Customer service is a frequent topic on Wright Stuff Radio, and for good reason! The cost to bring in a new customer is usually substantially more than the cost to generate repeat business from loyal customers. How do we build that loyalty? With excellent customer service, of course!

As small businesses, that level of personalized customer service is often what sets us apart from our larger cohorts – the bigger “box” stores and service providers. It’s why people keep coming back for more.

Customer Service 101

Customer experience in its most pure form is the quality of all consumers’ encounters with a certain business’ products, services, and branding.

While this seems extremely straightforward, digital media has changed many aspects of customer service practices. Customer service today is vastly different than it was even a mere five years ago. It is vital for your success to understand these changes, and create a plan to adapt.

A truly effective customer experience strategy covers both the physical and digital settings – because one is vastly different than the other.

Customer Service in a Physical Setting

Customer experience in a physical setting is determined by a wide range of factors. For example, temperature and lighting contribute to your physical customer experience. The dress, demeanor, and speed of your staff also contribute to your physical customer experience.

In a physical setting, most patrons don’t mind waiting a few minutes for service – but they may balk at excessively long lines or being placed on hold for an extended period.

Traditional physical customer service is also fairly reactive. For example, a customer will come into your location, present their need, and get a response or resolution – then leave. Until they walk into your store, you don’t know the issue. You simply handle concerns as they occur.

Customer Service in Digital Media

Digital media has changed our sense of identity in many ways – most notably, it has changed how we communicate. Combined with the proliferation of smart phones, today’s consumer expects a bit more than traditional customer service practices would allow in the past. Digital customer experience encompasses your website, social media accounts, mobile apps, emails, and support technologies.

One of the most notable changes that comes with digital media is that today’s consumer is quite impatient. According Kissmetrics, 47% of visitors expect a website to load in less than 2 seconds, and 40% of visitors will leave the website if the loading process takes more than 3 seconds. Go log into your website – how long does it take to load? Now, go try to pull up your website on your mobile device. Are you within than 2-second window? If not, you’re giving up 40% of your prospective customers.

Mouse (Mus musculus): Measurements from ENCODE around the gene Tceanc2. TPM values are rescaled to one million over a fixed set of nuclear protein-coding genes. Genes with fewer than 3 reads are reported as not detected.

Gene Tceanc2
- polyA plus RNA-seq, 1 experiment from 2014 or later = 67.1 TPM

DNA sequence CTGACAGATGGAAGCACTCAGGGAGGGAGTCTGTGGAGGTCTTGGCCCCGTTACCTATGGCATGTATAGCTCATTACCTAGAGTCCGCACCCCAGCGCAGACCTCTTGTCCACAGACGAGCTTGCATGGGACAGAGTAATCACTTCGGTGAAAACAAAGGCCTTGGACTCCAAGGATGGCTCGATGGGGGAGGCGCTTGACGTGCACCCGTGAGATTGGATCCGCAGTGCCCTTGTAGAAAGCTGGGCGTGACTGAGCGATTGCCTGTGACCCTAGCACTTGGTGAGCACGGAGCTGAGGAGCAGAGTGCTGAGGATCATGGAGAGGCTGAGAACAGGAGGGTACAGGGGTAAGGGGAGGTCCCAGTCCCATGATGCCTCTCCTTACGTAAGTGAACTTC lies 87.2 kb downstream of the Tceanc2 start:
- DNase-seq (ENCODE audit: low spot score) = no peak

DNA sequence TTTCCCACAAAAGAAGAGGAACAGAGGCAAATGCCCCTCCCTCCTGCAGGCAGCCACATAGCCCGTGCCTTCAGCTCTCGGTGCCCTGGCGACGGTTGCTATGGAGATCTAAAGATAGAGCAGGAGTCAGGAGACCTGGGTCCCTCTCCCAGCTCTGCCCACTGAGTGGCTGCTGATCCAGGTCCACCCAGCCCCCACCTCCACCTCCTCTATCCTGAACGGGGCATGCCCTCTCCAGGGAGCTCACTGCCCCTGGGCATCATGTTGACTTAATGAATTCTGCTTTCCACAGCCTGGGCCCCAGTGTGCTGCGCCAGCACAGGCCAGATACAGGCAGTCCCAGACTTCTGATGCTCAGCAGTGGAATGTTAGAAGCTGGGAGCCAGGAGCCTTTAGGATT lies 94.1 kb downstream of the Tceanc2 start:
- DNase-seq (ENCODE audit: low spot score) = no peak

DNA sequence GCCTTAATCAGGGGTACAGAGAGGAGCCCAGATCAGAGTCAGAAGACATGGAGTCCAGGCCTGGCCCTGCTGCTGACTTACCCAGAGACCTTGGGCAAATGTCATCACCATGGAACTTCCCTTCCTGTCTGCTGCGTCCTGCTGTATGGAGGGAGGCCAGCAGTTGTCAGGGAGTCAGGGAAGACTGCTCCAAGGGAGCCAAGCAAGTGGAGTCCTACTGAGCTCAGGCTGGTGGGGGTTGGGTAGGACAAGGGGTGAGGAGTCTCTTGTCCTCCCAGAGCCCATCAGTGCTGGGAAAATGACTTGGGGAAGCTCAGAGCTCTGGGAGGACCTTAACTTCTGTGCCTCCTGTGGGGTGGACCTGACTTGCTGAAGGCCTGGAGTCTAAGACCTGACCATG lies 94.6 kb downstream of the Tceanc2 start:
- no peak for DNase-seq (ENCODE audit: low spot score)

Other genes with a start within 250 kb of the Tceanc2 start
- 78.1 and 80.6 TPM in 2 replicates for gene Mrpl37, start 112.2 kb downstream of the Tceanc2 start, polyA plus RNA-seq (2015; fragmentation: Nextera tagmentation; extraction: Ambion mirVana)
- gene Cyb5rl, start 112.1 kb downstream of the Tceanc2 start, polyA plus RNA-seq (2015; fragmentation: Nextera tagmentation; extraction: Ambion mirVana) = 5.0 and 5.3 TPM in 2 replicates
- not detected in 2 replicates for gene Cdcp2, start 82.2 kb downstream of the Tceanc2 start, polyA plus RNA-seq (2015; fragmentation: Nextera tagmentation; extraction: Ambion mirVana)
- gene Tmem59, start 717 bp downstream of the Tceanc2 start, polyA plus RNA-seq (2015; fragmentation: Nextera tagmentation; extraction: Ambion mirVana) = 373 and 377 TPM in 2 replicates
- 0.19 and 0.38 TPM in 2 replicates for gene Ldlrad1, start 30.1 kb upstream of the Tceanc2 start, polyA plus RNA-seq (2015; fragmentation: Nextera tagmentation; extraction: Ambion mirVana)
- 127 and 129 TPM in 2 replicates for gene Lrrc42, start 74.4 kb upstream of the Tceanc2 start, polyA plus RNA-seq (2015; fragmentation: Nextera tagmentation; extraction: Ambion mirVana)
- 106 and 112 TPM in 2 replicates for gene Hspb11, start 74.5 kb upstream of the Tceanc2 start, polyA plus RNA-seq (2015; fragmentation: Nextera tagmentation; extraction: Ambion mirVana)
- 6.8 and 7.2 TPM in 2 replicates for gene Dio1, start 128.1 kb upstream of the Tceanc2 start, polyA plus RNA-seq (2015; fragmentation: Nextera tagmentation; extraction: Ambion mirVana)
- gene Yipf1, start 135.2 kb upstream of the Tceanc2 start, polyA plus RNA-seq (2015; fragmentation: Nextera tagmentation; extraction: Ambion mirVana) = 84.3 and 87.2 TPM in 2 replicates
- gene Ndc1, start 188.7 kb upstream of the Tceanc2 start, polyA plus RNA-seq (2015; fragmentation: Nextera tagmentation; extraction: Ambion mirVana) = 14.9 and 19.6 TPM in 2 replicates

Convenience is key with digital consumer experience. Today’s customer doesn’t want to have to drive all the way to an office to work with a business. In fact, 80% of consumers report using social media, email, or chat as their main method of contacting companies.

Making Support Technology Your New Best Friend

There are unique customer experience opportunities that come with digital media. While traditional customer service is mostly reactive, small businesses can now take advantage of technology that helps you encourage customer loyalty.

Google Analytics offers an in-depth look on how your website is performing. How long are customers staying? How many customers are coming back? What pages are most popular? Which have the highest drop rates? You can identify potential issues early by closely watching this data, and having a plan to address the issue.

Though not appropriate for every business, a solid CRM (customer relationship management) system can help you create real-life user profiles that enable you to create content and marketing materials that truly connect with your customer. This information can help you segment your email lists, and help you effectively cross-sell similar products or services that may be a good fit for the customer.

There are a wide variety of similar support technologies that can help you as you create a digital consumer experience strategy. We’ll cover a few more specifics in a future article.

Can’t wait? Schedule a free consultation with Heeren Content & Strategy for more information on best practices.

Consistency is Key in Customer Experience

The core element that will never change when it comes to customer experience is that consistency is a must for any strategy. It is imperative that you take the time to determine your business values, and how you want your consumer to perceive your brand. Then, seek out the tools and practices that match those core values.

Your social media content and online imagery should match the physical customer experience. Your blogs should match the tone and expertise of your service staff. Your approach to handling an unhappy customer should be documented for both online and physical incidents, and every employee should be trained on these practices.

Above all, keeping the needs of your audience first and foremost in your mind is key to any successful strategy. If you can maintain that focus, you’re already on your way.

Contributor: Erika Heeren is the founder of Heeren Content & Strategy and serves as Project Manager for Wright Stuff Radio. A 14-year marketing and public relations veteran, she has a professional focus on integrated media spanning 16 different industries. She works with small businesses and non-profit organizations to provide affordable, professional-quality content development, marketing, and public relations services.

Heeren has been featured in NextGen Military Spouse, Veteran on the Move, Wright Stuff Radio, and Social Media Week.

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